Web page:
The x-ray and examination revealed the leg was not broken but he’d suffered nerve damage high up in both legs. He may walk again, but it was too soon to tell and besides, it was highly likely that unless he received exemplary care, he’d die from infection anyway. Honestly? She wasn’t sounding overly optimistic.
So, what to do?
It was the middle of the night in Austria and both our neighbour’s phones were off; in desperation I called the mother of one. She told me that both chaps adored the animals and were generally inclined to spend vast sums of money keeping them in robust health.
Ok then, so I guess we’re keeping the goat alive.
Spouse had done his part as animal paramedic, hauling the poor animal from field to car to vet to car and back again. Daubed in blood and goat urine, he was happy for me to step into the job of administering daily intra-muscular injections, along with washing, dressing and covering the wounds with a virulent purple hued antibacterial spray.
We set up a triage pen in the garage with temporary fencing and bales of hay, settled on Gary as a suitable caprine moniker and got on with the business of keeping him animate.
Meanwhile the thorny issue of what to do about Archie hung over us like the sword of Damocles. The vet, unsentimental as she needed to be in this situation, advised that having tasted the forbidden fruit, our lovingly grateful little Kelpie cross would inevitably become a repeat offender, destined to maraud again.
Given Archie had yet to meet a fence line he couldn’t breach, there was no containing him, a fact made glaringly obvious when he began trawling the neighbourhood backyards for treasures to purloin. With a special fondness for footwear, we had discovered half a Haviana thong, the remnants of two steel-capped work boots from two separate pairs, a mangled Nike runner and various eyelets, laces and tongue oddments waiting at the back door like proud hunting trophies.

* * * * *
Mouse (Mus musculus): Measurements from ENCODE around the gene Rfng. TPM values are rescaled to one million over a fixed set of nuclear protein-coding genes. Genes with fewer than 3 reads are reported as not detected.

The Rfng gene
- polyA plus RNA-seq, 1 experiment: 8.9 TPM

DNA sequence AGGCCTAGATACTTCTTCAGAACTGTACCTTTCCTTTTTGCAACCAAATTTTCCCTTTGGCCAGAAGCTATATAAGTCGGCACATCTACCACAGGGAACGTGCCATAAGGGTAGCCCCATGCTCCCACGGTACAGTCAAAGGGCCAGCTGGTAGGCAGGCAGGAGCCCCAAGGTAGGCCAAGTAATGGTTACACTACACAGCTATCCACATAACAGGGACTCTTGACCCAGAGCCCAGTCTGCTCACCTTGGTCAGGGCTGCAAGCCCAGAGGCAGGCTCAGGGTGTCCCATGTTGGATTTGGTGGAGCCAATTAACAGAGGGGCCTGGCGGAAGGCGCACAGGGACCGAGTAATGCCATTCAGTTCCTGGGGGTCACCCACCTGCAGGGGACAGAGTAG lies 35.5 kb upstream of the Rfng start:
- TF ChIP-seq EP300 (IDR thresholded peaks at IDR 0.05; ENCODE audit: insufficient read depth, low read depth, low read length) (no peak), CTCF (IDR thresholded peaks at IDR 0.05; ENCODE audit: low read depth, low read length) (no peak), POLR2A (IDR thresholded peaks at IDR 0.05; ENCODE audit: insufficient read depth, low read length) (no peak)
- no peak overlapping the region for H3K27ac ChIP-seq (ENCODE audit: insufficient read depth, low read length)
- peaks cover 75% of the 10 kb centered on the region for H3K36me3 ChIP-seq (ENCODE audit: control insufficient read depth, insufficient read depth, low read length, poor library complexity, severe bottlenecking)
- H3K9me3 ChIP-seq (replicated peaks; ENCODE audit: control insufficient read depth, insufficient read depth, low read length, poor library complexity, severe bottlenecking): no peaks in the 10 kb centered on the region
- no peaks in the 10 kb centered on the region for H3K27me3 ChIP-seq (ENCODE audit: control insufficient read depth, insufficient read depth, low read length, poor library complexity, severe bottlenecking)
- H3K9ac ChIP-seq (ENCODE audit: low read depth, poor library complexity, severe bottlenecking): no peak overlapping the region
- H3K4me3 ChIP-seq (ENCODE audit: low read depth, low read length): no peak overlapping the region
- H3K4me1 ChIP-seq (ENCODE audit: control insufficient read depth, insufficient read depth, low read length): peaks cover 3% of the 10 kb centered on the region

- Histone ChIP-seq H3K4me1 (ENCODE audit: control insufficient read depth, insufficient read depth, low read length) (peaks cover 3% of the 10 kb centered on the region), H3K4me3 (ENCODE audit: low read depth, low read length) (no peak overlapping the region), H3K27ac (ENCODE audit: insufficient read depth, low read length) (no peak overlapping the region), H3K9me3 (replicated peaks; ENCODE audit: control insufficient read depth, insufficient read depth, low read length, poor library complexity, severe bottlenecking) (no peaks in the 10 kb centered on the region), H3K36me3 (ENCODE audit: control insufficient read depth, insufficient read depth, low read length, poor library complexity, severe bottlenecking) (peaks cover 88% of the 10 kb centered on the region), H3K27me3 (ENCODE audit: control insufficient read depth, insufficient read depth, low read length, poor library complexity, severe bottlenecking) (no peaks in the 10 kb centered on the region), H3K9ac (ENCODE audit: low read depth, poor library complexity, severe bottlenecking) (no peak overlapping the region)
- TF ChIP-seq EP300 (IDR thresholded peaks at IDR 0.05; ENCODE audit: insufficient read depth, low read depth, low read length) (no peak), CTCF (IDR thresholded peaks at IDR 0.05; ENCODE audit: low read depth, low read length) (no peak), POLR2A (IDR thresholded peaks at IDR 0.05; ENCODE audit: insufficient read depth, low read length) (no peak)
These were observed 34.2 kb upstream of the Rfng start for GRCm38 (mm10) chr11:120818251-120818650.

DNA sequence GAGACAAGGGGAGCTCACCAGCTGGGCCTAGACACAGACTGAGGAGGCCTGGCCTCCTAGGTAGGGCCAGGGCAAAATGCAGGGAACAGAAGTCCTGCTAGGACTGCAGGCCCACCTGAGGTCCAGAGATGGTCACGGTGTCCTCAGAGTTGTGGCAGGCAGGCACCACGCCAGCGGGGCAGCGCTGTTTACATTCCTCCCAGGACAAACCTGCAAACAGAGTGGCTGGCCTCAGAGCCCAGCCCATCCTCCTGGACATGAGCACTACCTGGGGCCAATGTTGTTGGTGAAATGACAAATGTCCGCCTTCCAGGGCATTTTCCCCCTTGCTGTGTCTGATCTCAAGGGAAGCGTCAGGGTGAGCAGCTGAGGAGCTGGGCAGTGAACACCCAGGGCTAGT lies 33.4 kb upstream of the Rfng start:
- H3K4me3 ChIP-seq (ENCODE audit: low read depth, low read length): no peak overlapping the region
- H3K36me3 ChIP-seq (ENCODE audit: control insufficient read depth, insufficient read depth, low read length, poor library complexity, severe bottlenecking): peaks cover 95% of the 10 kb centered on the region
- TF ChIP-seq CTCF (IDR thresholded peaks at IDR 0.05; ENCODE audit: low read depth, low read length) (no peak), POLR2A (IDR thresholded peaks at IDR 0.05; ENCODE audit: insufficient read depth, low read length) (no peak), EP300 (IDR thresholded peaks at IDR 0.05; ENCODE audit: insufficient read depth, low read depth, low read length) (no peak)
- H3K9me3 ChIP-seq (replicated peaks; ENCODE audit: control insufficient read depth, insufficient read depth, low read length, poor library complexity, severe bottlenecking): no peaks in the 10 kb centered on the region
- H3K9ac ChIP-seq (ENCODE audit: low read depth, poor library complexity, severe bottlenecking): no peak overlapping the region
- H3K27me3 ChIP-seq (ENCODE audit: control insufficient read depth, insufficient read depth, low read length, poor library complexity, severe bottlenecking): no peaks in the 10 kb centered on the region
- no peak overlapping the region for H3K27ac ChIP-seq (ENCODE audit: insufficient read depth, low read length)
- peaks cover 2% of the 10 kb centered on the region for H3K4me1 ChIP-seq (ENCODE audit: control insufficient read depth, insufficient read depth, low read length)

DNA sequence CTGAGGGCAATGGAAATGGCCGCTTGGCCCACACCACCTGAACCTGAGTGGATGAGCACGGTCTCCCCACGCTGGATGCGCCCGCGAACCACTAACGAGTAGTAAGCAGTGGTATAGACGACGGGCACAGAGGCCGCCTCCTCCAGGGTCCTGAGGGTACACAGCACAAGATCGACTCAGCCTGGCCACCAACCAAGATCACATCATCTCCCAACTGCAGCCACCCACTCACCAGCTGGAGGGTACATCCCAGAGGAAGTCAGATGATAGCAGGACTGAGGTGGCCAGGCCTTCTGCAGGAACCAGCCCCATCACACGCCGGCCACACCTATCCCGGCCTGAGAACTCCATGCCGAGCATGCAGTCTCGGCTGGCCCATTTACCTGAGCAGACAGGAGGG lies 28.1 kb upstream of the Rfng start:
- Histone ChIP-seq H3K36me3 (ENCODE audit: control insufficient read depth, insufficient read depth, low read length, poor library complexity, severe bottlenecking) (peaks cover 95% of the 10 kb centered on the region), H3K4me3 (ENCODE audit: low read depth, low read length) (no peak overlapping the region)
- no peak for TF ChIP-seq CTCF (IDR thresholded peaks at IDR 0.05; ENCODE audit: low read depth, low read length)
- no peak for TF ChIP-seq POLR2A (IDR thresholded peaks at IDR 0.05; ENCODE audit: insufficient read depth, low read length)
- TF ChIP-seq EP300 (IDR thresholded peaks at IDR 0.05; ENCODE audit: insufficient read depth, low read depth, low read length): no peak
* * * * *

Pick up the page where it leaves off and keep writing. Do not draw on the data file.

I contacted our own veterinary practice and regaled them with the whole sordid tale. Just as the emergency vet had cautioned, they flatly assured me that given the opportunity, Archie would indeed re-offend. Livestock was prioritised in the area and he needed to be put down.
I’d only ever put down one other dog and he, while adored, had been old and ready to go. It was nonetheless a devastating experience, the recollection of which can still bring me to tears. So driving our unsuspecting rescue boy, barely a year old and the very picture of canine health, was not going to be easy. D1 accompanied me and as we sat quietly sniffling in the waiting room, Archie lay adoringly at our feet. The receptionist asked if I wanted to stay with him or just dump and run. The very least I owed his three months of great love and even greater destruction was to stay and hold him to permanent sleep.
So I did. And it was horrible.
Back at the palliative pen, Gary seemed reasonably perky – from the waist up. While spouse hand-fed him Alpaca food and bestowed head rubs, Gary was largely distracted from my invasive medical ministrations. We mucked out his prolific waste and swatted away an increasingly growing blow fly population, reasonably confident things were going well.
Ten days later the wound had opened into a suppurating chasm of decaying flesh. The smell was indescribably bad and I wasn’t at all sure I could keep going. Fortunately, the boys arrived back two days later and our care tenure was at a merciful end –
which sadly, and despite our best efforts, turned out to be Gary’s exact fate too.
Vale Gary, vale Archie – RIP
Oh my God. I found your blog quite by accident as I was searching for international pet-sitting posts. What a heartrending experience. My heart just broke for Gary, Archie, you and yours, as well as Archie’s parents. Ugh. I’m so sorry. A terrible tale beautifully told.
It’s very kind of you to take the time to comment. Thank you 🙂